CHICAGO/NEW YORK (Reuters) – CBOE Holdings Inc. (CBOE.O), North America’s last major unlisted financial exchange, priced shares in its initial public offering at the top of the expected range on Monday, signaling investor demand in what has been a rocky market for new U.S. issues.
The Chicago Board Options Exchange sold 11.7 million shares for $29 each, raising about $339 million, according to a market source. It had planned to sell 11.7 million shares for $27 to $29 each.
The highly anticipated CBOE IPO could be a bright spot in a U.S. market weighed on by Europe’s debt woes, analysts said.
“It does show that there was demand from institutional investors for it, so there’s a decent likelihood that there is going to be some extra demand that is going to push it higher than that $29 tomorrow,” Morningstar equity analyst Michael Wong said.
“There’s a good possibility of a little pop.”
Shares in IPOs have historically risen 10 percent to 15 percent in their first day of trading.
Fourteen U.S. IPOs have raised about $1.51 billion in May and so far in June, according to Thomson Reuters data; 18 IPOs worth almost $4 billion have been postponed or withdrawn.
Separately, CBOE’s largest investor boosted his stake in the No. 1 U.S. options market by purchasing two more seats, a bullish bet that put CBOE’s value on the eve of its IPO at $3 billion.
Chairman of Toronto-based Caldwell Investment Management, Thomas Caldwell, who spent nearly $5 million on the seats and whose purchases bring the total number of CBOE memberships under his control to 56, told Reuters they were a good deal.
The seat sales value CBOE shares around $29 or $30 each; Caldwell thinks shares will begin trading at $32 or $33.
CBOE’s IPO makes it a possible takeover target, analysts and investors said. Such a move would have been difficult if not impossible as a member-owned organization, they added.
CBOE Chief Executive Officer William Brodsky’s acknowledged merger talks were indeed with the Chicago Board of Trade, now owned by CME.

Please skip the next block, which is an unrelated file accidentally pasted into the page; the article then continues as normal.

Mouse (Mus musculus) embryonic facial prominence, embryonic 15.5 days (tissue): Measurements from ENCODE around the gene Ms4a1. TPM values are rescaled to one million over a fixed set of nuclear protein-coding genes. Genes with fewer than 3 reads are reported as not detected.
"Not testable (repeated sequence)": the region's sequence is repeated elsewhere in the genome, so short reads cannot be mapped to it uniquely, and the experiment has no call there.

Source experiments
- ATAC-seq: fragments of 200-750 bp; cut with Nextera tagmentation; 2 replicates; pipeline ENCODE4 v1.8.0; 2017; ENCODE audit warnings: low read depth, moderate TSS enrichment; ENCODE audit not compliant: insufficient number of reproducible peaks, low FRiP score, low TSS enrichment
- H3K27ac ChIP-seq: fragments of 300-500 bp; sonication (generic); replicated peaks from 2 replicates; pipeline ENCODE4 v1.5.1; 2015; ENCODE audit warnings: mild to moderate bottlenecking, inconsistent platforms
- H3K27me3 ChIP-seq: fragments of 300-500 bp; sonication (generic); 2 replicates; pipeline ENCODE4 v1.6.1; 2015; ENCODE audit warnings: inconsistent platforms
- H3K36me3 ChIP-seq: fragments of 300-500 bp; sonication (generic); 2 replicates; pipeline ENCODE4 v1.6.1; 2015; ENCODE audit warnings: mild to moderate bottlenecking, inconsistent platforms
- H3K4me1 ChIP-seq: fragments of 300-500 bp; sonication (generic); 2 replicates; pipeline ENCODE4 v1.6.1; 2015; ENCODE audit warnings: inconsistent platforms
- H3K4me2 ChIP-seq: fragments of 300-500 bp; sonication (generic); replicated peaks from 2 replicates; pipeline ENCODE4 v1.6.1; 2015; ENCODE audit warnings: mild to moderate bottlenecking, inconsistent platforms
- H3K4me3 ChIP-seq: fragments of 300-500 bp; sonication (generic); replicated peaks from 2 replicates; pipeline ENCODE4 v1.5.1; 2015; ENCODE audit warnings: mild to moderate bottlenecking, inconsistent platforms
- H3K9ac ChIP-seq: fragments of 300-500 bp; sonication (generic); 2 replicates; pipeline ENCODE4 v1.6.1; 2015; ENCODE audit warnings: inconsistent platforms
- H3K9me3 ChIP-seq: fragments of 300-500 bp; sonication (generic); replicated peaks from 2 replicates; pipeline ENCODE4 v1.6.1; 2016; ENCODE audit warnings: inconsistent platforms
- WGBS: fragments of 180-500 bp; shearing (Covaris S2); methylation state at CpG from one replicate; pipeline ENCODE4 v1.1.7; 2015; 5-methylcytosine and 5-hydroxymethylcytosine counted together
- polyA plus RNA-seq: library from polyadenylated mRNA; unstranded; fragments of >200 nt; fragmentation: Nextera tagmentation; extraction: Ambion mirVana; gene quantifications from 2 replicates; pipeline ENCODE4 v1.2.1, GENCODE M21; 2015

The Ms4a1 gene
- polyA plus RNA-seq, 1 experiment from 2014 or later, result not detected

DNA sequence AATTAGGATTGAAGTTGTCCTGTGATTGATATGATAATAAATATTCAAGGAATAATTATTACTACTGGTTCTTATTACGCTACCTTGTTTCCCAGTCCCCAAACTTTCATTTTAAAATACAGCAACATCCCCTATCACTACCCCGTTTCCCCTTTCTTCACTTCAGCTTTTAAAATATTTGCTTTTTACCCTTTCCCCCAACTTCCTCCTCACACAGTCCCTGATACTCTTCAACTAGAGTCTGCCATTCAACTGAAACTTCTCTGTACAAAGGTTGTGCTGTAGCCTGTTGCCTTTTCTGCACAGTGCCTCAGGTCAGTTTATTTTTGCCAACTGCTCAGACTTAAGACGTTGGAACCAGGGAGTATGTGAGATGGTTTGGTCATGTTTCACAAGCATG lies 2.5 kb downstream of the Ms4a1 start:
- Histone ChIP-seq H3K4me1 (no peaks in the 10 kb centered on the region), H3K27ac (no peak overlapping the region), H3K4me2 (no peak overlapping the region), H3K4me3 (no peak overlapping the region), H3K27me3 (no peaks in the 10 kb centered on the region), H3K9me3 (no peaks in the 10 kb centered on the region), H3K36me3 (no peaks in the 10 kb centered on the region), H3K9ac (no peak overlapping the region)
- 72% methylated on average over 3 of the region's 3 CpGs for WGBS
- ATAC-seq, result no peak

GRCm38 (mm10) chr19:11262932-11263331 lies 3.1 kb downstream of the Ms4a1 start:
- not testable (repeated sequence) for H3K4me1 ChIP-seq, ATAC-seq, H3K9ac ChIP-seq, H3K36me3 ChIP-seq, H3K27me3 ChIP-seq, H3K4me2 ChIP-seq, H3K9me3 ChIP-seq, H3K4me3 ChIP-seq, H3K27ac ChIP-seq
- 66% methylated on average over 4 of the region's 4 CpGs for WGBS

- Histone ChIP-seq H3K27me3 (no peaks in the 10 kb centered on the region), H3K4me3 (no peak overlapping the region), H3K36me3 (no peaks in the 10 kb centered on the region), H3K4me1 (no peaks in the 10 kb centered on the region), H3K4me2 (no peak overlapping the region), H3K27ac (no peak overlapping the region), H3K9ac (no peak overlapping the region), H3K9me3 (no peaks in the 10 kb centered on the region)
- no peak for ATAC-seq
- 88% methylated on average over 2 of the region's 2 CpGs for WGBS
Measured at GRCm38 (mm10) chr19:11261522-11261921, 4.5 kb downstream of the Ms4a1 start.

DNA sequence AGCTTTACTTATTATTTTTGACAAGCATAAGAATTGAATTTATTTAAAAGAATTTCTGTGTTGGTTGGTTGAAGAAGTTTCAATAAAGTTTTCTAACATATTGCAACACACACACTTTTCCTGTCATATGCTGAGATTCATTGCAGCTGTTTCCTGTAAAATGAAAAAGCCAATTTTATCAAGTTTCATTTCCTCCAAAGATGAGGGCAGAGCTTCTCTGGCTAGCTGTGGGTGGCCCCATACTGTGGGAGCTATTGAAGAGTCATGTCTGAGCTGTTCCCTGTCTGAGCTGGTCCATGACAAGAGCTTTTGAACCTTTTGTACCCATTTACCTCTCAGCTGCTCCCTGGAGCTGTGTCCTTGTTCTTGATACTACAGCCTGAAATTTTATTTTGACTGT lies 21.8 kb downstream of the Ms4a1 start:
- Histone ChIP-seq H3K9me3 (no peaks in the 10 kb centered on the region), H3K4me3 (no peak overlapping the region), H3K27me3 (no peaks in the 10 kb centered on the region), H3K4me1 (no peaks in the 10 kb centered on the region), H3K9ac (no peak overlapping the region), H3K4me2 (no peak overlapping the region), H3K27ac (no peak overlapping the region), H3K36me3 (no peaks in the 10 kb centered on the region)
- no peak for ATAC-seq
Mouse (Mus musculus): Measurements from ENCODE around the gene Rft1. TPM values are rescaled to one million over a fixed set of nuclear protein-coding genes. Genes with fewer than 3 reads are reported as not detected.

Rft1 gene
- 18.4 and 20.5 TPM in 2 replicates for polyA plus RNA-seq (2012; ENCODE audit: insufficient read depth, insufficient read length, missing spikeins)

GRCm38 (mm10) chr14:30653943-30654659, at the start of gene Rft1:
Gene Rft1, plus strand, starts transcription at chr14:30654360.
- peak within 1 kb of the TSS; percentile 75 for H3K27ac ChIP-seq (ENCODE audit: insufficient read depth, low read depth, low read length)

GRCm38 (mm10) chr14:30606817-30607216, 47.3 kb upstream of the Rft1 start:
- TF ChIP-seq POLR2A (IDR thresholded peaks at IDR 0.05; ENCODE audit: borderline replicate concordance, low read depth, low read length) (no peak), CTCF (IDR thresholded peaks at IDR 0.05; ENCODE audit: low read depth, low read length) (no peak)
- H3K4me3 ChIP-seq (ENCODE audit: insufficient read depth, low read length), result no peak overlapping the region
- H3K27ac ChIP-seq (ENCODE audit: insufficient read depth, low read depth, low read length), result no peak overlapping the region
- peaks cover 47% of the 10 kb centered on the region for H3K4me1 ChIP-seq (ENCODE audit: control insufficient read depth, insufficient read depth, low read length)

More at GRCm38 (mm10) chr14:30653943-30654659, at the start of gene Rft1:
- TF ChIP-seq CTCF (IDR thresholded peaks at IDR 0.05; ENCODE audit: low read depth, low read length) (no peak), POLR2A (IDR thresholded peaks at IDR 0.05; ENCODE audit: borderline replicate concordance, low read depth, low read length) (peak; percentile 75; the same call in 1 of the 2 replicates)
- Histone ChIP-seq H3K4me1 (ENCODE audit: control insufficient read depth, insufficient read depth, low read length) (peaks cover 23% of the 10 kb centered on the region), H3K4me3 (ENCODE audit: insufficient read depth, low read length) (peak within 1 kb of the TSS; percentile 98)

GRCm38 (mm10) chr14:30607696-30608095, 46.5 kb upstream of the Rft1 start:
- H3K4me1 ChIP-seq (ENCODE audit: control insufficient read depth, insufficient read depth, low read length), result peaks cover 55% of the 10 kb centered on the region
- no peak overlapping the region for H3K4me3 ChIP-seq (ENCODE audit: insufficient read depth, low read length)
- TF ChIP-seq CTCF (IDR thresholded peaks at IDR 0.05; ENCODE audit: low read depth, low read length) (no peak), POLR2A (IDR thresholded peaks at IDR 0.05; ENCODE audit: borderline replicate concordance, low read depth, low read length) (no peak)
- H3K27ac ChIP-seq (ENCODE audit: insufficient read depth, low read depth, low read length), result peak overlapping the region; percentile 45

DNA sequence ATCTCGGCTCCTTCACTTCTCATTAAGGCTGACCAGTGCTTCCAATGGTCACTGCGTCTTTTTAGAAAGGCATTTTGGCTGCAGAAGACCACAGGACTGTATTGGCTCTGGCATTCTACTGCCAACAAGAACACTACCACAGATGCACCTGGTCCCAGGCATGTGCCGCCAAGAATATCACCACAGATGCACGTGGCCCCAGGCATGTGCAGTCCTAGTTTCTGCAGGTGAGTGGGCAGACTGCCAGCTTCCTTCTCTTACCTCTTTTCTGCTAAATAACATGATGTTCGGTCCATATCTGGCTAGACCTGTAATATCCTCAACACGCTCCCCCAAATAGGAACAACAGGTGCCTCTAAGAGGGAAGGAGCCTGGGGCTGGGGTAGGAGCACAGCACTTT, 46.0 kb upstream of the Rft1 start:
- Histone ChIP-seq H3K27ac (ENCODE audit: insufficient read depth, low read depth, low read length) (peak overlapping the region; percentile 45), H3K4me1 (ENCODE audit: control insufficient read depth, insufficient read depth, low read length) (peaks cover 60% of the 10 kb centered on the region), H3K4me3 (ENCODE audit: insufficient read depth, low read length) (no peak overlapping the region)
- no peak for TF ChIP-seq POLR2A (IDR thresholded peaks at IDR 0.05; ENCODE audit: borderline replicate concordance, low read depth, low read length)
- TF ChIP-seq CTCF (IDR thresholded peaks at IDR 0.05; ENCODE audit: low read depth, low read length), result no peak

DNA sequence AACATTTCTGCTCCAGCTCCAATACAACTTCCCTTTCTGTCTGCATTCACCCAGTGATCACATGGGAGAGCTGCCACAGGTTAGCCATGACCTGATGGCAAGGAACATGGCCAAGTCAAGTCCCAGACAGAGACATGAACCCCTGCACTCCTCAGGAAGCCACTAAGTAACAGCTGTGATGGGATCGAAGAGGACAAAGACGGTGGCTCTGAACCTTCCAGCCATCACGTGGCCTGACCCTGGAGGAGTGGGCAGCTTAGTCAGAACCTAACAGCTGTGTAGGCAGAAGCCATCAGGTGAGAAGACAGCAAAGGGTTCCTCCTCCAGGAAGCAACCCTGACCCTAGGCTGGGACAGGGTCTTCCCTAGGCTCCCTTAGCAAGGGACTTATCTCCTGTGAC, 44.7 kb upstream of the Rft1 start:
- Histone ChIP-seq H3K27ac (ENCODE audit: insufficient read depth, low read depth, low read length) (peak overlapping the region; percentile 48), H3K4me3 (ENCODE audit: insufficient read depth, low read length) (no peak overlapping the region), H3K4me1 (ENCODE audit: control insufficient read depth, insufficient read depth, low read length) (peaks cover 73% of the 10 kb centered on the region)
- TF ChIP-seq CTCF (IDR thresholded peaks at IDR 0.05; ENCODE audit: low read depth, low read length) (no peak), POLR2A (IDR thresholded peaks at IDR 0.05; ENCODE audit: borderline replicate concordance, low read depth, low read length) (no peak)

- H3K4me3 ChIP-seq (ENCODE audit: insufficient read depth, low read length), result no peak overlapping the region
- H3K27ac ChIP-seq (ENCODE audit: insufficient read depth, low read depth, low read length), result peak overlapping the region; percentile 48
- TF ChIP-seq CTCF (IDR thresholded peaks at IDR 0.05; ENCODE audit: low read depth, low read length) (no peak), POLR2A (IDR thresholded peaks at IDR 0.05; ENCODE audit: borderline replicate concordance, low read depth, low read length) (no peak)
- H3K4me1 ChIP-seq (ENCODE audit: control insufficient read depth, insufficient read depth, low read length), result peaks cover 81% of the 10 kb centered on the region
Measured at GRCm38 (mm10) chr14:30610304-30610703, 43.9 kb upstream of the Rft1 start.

CBOE’s IPO comes just before a legal decision in a case that threatens its highest-margin products, its exclusively listed options on stock-market indexes like the Standard & Poor’s 500.
CBOE gets 32 percent of its transaction fees — the lion’s share of its revenue — from these proprietary index options. But in a lawsuit first filed in 2006, CBOE rival International Securities Exchange Inc is seeking to force stock-index owners like S&P to allow other exchanges to list options on their benchmarks.
If ISE wins, CBOE’s licenses would become worthless, and its market share would fall, CBOE said in its public filings.
The judge is expected to rule on July 8.
CBOE, which competes with seven other options markets, dominates exchange-listed U.S. stock-options trading, with about 32.4 percent of the market.
The exchange is home to the widely followed CBOE Volatility Index, or VIX, and the exchange’s options on the index have become one of its fastest-growing contracts.
And because the market’s exclusive Standard & Poor’s 500 Index options can be used as a kind of insurance against broad-based stock-market declines, CBOE does well even when the stock market drops.
Last month, when Wall Street’s “flash crash” stripped 700 points from the Dow Jones Industrial Average in a matter of minutes before the benchmark rebounded, trading at CBOE rose faster than the industry average to a daily 6.6 million contracts.
Goldman Sachs led 18 underwriters on the IPO. The shares are expected to begin trading on the Nasdaq on Tuesday. (Reporting by Ann Saphir in Chicago and Clare Baldwin in New York; Editing by Sofina Mirza-Reid, Leslie Gevirtz, Gary Hill)